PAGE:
As LinkedIn (LNKD) readies to report second-quarter earnings Thursday after the bell, some analysts are expecting rain on the social media parade started recently by Facebook (FB) and Twitter (FB) results.
Analysts expect LinkedIn to post earnings per share of $0.39. The company is also expected to post revenue of $511 million, showing year-over-year growth of 40%.
“I do not expect guidance to be above where consensus is for third-quarter revenue, because the street consensus is pretty optimistic. So the guidance range will be slightly below where consensus is for third-quarter revenue, and in recent times, when the company has guided like that, the stock hasn’t reacted well,” said Avondale Partners analyst Randy Reece.
Excluding Facebook, for Internet software and services companies within the S&P 500, year-over-year revenue growth is 12.3%, according to Thomson Reuters data. But LinkedIn’s stock is down over 16% year-to-date.
Reece said Facebook’s and Twitter’s strong performances put the pressure on LinkedIn, particularly when it comes to its mobile performance. Both social networks reported strong growth from mobile advertising revenue. Facebook’s mobile ad revenue accounted for 62% of total revenue, while Twitter’s made up 81% of overall revenue.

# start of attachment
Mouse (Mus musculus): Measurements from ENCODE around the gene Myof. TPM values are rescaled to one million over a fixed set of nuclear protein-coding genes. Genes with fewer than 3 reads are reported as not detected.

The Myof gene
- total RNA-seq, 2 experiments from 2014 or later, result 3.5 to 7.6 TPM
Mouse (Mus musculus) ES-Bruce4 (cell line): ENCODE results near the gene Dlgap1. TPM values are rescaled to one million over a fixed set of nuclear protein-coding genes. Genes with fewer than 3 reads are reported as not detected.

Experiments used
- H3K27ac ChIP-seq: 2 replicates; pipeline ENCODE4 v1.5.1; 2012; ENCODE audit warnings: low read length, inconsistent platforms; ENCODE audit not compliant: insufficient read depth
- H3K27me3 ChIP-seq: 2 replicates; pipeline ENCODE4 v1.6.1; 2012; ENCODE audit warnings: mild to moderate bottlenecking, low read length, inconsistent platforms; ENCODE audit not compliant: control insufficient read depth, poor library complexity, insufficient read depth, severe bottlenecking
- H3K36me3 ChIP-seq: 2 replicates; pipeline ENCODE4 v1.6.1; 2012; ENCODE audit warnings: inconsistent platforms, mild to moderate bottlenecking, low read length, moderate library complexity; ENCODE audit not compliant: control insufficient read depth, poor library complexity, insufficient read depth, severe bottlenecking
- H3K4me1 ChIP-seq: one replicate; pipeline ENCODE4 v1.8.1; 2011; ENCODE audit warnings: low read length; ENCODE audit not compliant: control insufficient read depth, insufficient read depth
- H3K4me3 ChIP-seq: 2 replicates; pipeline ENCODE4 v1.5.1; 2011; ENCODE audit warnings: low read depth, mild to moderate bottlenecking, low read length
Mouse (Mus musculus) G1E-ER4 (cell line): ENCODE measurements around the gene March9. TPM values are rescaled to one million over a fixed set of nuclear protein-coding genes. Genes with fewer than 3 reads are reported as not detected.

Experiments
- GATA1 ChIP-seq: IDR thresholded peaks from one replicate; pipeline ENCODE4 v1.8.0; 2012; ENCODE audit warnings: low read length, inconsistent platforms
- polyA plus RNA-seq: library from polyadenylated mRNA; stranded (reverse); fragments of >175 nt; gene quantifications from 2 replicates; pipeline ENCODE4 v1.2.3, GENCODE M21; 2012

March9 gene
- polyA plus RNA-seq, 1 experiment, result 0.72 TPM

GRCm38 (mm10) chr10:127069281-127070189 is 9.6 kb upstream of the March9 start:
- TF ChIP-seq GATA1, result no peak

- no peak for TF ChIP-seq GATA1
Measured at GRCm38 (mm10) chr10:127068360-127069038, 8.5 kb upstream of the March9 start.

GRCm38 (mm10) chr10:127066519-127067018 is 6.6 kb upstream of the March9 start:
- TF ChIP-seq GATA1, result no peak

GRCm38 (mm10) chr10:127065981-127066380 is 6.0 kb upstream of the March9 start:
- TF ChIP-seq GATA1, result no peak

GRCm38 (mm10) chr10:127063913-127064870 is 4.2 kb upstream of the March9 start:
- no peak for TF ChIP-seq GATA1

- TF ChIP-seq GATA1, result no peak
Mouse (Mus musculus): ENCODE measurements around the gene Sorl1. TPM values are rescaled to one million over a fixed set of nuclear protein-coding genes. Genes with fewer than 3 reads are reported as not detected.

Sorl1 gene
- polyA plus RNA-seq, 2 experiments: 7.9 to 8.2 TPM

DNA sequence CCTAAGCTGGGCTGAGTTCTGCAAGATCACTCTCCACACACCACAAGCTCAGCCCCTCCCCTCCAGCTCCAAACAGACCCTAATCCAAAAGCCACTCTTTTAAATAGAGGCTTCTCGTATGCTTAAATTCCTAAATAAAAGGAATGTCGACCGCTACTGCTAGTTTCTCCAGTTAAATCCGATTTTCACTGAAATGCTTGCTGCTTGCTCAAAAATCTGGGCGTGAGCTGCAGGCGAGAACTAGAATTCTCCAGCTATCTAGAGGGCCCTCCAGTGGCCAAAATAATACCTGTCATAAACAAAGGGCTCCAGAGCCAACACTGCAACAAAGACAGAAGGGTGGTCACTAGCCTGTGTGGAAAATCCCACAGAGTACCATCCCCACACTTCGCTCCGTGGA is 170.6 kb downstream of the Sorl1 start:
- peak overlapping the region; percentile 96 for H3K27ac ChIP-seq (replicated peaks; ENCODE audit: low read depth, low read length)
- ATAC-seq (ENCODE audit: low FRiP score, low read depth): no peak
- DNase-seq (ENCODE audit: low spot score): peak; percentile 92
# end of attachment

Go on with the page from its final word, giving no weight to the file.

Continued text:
“I don’t believe LinkedIn is quite there yet. It’s not on par with Facebook and Twitter in its ability to convert mobile traffic into ad revenue,” said Reece.
Thomson Reuters analyst David Auriello said he’s also going to be paying close attention to LinkedIn’s mobile revenue.
“One of the things that is going to be interesting is to look at is their ability to transition into mobile – so, growing their user engagement, and also their ability to monetize that. That was particularly strong for Facebook and Twitter,” he said.
Needham & Co. analyst Kerry Rice said he’ll also be keeping an eye out for LinkedIn’s guidance.
“There’s been a trend that’s emerged where LinkedIn beats a current quarter’s expectations handily and guidance tends to be below expectations,” said Rice. “And so I think that trend will continue, but that seems to be keeping people concerned on the guidance side.”
Both Reece and Rice said international performance will also be critical for LinkedIn. While international members make up about two-thirds of LinkedIn’s customers, Rice said they produce only about a third of its revenue.
“Increasing monetization [internationally] is very important, and it’s been kind of flat for the last few quarters. I would really like to see that continue to increase,” said Rice.
Reece said LinkedIn’s “remarkable” penetration in the recruiting industry in the U.S. already puts even greater pressure on international growth.
“The U.S. business will grow at a slower and slower rate as it matures … so the growth of the international [business] needs to offset the slowing of the U.S. to maintain ‘Account Solutions’ growth,” said Reece.